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COLUMNISTS

Thu, August 12, 2004

Igali not washed up


ATHENS -- Daniel Igali is hurt.

Quite frankly, the pain he feels inside extends far beyond the neck and rib injuries he's battled the last year.

Despite becoming one of Canada's darlings as one of three gold medallists in Sydney, the 30-year-old wrestler is being written off four years later as having little chance of returning to Olympic glory.

In fact, he couldn't help but notice that one media outlet excluded the Nigerian-born grappler from its

top-10 list of Canadians to watch at these games.

"Does it really bother me? I'd be lying if I said no," said Igali at a Canadian team function last night.

"But also, I don't really care. Maybe it's justifiably so and they shouldn't put me in the top 10.

"All of them are medallists from the last year and I wasn't. But we'll see what they're going to write after the Olympics."

Sidelined most of 2003 by spinal-fusion surgery and broken ribs, Igali's chances of defending his gold were dealt another blow by restructured weight categories that will force him to battle larger opponents in the 74-kg class as opposed to his traditional 69-kg event.

Admittedly still in the midst of recovering physically, he says only the expectations -- not his determination or heart -- have changed.

"Four years ago, a lot of Canadians were not aware of me yet -- the press was, though," said Igali.

"I was among the top five Canadians to watch.

I was expected to win because I was a world champion. Here I am not expected to win. This year, there's no pressure on me anymore. I am ranked 11th (out of 12) in my weight class coming in."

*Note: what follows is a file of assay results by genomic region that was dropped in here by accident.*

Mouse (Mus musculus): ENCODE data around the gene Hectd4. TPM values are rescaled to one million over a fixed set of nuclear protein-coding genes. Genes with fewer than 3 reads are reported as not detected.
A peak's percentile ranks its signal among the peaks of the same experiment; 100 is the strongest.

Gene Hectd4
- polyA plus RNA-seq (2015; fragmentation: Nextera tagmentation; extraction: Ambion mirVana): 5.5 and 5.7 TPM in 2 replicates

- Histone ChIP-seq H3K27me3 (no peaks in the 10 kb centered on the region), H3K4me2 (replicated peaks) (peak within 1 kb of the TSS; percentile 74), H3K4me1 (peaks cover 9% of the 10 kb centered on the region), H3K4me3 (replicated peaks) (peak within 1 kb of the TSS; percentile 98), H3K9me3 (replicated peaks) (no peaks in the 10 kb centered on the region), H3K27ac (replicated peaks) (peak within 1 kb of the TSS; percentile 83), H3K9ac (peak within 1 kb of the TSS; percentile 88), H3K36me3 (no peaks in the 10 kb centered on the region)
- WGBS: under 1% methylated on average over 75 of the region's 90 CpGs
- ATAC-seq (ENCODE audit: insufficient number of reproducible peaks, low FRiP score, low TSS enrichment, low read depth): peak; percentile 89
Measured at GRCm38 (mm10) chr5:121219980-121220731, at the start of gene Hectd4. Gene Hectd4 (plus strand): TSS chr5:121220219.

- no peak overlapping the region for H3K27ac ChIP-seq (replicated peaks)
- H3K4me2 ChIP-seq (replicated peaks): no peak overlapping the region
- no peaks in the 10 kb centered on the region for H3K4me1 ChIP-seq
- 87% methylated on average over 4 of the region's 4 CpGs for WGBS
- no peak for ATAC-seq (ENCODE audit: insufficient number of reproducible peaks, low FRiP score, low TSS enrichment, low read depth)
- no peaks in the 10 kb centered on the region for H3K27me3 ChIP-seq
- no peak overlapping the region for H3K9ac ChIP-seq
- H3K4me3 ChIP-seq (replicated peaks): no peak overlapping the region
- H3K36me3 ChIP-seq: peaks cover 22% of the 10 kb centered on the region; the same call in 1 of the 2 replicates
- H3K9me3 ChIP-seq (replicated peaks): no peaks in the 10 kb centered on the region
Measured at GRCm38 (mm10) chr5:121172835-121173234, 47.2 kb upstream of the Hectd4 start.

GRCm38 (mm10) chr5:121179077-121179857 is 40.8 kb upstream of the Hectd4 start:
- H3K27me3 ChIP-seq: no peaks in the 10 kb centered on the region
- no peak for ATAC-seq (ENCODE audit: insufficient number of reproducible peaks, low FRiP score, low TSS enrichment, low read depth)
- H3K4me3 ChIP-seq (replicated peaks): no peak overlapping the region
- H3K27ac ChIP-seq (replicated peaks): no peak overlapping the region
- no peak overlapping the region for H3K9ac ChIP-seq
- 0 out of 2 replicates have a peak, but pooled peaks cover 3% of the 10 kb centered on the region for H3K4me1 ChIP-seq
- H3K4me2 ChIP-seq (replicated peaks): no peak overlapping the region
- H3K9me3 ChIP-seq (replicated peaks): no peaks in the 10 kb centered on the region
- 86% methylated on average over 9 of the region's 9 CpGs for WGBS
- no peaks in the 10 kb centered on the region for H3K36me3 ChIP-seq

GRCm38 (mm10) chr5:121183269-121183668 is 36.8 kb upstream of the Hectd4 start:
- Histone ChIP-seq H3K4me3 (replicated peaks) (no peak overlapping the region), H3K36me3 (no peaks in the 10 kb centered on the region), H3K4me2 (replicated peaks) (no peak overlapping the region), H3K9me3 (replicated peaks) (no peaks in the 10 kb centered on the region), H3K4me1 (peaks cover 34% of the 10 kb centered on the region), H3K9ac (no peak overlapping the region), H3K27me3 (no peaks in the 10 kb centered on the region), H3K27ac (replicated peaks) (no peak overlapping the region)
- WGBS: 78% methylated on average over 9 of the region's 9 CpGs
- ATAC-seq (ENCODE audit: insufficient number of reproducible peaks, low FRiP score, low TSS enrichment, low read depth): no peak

Insisting he will enter the games with high expectations for himself, Igali admits there was a time not too long ago he felt differently.

"For the longest time, I was very conflicted about these Olympics," said Igali, who punctuated the Sydney Games with a stirring gold- medal celebration that saw him wrap himself in a Canadian flag before kneeling to kiss it.

"There were some times I thought about packing it in because I didn't want to be unfair to Team Canada, meaning I didn't want to come in not at my best.

"If not, I wanted someone to take my place. I feel I prepared myself well enough to challenge for a good outing.

"Hopefully, if everything goes well we can go straight from the gold medal to the closing ceremonies -- we're used to it."

A tremendous ambassador for his sport and his country, Igali was told earlier this week he may be able to ensure extension of his Olympic career by sitting on the International Olympic Committee's athlete's commission.

Named Canada's nominee in November, the Surrey, B.C., resident found out earlier this week he was put in a brochure outlining the short list of 32 candidates to be voted on by his peers during these games.

"Most of my competitors are athletic and are very well-known athletes -- it's going to be a tough one but we're hoping I'm one of them," said Igali of the four spots available to athletes asked to liaison with IOC by meeting annually and making recommendations on improving the Olympic movement.

"I am a citizen and represent a country that is the best in the world. Any time I have a chance to be on an international stage and represent that country, I will not give it up."

No matter what anyone says.

- - -

CANADA'S COMPETITION

WRESTLING

MEN'S 74-KG

* Bouvaisa Saitiev, Russia -- One of the best freestyle wrestlers in the world.

WOMEN'S 72-KG

* Kyoko Hamaguchi, Japan -- Five-time world champion.

* Toccara Montgomery, U.S. -- Two-time world silver medallist.


Does Canada's low-medal haul in Athens bother you?
Yes, it depresses me
No, it's just sports
I'm disappointed, but not worried
We'll get 'em in Turin
Don't care

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